Während die Politik gerade hier in Deutschland mit der These der zunehmenden Ungleichheit – unterstützt von als Studien verkauften Kampfschriften – in den Wahlkampf zieht, zeigen ernsthafte Studien das Gegenteil. Die Ungleichheit nimmt zwischen, aber auch innerhalb von Ländern wieder ab. Natürlich gibt es auch hier Ausnahmen, aber Deutschland gehört nicht dazu.
Die FT berichtet über eine neue Studie der Weltbank:
- “Despite popular belief, the world became a more equal place in the years after the global financial crisis, with twice as many countries seeing declines in inequality as increases (…).”
- “(…) fewer people were living in extreme poverty, or on less than $1.90 per day. In 2013, 767m, or just over one in ten of the world’s population, were struggling to survive below the line, down from 881m the year before.”
- “The consensus has been that the growth over the past 30 years of emerging economies such as Brazil, China and India has led to the biggest decrease in inequality between countries since the Industrial Revolution. That progress, however, is thought to have come at the cost of an increase in inequality within countries, particularly in the industrialised world, as competition with new powers like China has hurt workers while the wealthy have benefited from the rising value of financial assets.”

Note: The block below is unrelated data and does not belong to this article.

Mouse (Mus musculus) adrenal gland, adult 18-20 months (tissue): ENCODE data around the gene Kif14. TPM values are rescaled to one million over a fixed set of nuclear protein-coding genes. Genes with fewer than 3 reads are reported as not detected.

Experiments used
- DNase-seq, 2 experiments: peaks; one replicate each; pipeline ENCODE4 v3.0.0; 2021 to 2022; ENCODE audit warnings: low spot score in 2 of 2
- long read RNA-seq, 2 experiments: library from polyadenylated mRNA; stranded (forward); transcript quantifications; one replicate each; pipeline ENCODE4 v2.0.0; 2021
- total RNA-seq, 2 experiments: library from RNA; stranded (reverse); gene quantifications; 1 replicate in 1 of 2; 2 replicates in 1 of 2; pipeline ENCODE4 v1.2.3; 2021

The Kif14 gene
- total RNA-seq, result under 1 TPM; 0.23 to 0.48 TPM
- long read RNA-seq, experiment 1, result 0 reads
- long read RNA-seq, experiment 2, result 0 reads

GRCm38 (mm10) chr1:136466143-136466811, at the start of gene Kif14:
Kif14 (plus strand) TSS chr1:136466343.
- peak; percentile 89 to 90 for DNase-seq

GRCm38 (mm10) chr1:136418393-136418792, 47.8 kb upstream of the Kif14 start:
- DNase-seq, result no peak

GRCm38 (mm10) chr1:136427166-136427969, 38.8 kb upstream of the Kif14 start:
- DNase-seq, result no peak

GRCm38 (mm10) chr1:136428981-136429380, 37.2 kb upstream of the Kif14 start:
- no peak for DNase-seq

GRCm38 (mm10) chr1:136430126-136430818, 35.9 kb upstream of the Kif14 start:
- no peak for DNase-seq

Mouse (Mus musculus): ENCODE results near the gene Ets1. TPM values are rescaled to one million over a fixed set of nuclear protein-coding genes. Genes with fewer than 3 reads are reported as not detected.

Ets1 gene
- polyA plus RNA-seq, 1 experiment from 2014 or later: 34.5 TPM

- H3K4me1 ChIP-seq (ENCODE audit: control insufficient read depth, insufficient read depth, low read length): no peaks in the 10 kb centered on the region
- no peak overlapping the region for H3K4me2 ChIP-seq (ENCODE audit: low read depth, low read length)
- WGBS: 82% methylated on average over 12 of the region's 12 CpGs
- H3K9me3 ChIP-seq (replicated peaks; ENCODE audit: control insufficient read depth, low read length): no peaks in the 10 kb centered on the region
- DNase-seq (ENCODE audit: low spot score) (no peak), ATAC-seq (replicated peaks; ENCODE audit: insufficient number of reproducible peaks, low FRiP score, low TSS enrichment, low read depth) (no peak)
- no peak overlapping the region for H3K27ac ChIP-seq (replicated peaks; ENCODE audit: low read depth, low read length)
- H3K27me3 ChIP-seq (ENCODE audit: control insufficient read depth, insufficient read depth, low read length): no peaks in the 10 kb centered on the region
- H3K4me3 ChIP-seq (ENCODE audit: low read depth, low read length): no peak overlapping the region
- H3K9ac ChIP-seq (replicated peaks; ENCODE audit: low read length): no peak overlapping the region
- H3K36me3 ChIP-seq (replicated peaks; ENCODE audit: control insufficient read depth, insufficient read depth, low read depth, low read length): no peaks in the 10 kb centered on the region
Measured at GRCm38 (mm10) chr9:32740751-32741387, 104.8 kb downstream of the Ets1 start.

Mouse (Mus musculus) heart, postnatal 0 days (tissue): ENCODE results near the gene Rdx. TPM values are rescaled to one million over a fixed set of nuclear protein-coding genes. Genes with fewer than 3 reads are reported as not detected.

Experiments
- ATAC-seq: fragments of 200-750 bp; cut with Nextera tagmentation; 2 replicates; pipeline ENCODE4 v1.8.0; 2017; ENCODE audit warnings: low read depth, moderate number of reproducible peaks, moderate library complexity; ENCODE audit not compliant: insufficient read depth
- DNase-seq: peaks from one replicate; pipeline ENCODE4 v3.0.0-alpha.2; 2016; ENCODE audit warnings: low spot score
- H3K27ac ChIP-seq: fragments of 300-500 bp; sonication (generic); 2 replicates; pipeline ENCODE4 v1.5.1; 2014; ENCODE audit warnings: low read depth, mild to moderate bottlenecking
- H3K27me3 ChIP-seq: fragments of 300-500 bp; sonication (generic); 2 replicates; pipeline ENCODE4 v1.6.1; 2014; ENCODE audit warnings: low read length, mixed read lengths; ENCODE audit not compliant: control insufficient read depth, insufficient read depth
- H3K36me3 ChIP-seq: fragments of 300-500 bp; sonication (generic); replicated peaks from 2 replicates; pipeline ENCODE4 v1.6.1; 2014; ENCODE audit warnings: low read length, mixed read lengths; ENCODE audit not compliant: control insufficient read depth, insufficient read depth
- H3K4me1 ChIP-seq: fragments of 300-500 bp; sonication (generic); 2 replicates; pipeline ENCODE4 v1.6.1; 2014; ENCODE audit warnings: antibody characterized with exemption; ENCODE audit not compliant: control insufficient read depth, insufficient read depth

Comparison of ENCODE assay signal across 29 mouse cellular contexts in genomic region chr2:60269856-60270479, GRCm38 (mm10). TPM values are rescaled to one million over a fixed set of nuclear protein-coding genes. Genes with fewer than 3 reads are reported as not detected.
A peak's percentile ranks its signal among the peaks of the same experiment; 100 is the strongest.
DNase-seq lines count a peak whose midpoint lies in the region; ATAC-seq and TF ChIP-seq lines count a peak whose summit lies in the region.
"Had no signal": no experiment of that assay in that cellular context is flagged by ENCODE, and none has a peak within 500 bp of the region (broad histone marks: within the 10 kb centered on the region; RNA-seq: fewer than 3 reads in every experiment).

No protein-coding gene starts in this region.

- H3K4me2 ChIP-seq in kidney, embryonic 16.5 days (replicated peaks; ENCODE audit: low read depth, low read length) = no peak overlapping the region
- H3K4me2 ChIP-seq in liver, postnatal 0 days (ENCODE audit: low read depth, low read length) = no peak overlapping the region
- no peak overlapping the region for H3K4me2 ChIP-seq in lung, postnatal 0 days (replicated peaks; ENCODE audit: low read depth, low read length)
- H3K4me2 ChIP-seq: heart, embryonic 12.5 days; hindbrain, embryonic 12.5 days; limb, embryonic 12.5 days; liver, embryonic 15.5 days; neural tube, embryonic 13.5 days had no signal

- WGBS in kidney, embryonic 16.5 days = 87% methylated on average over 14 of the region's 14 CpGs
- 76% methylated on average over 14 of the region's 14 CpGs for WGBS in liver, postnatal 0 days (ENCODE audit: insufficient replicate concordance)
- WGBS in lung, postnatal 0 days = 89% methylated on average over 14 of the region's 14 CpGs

- “But the new study by World Bank researchers found that inequality within countries actually decreased since the 2008 crisis, with major industrialised economies among the beneficiaries.”
- “‚Between 2008 and 2013, the number of countries experiencing declining inequality was twice the number exhibiting widening inequality‘, the authors wrote.”
- “According to World Bank data shared with the Financial Times, the UK was the industrialised economy that saw the biggest decline in inequality after the crisis. Others include the US, Germany, Brazil and China.”
- “The most unequal countries in the world were South Africa and Haiti. In South Africa, the report found, the income share of the top 1 per cent of earners had roughly doubled over the past 20 years to a level comparable to the United States.”
bto: Manchmal tut es doch gut, auf Fakten zu schauen.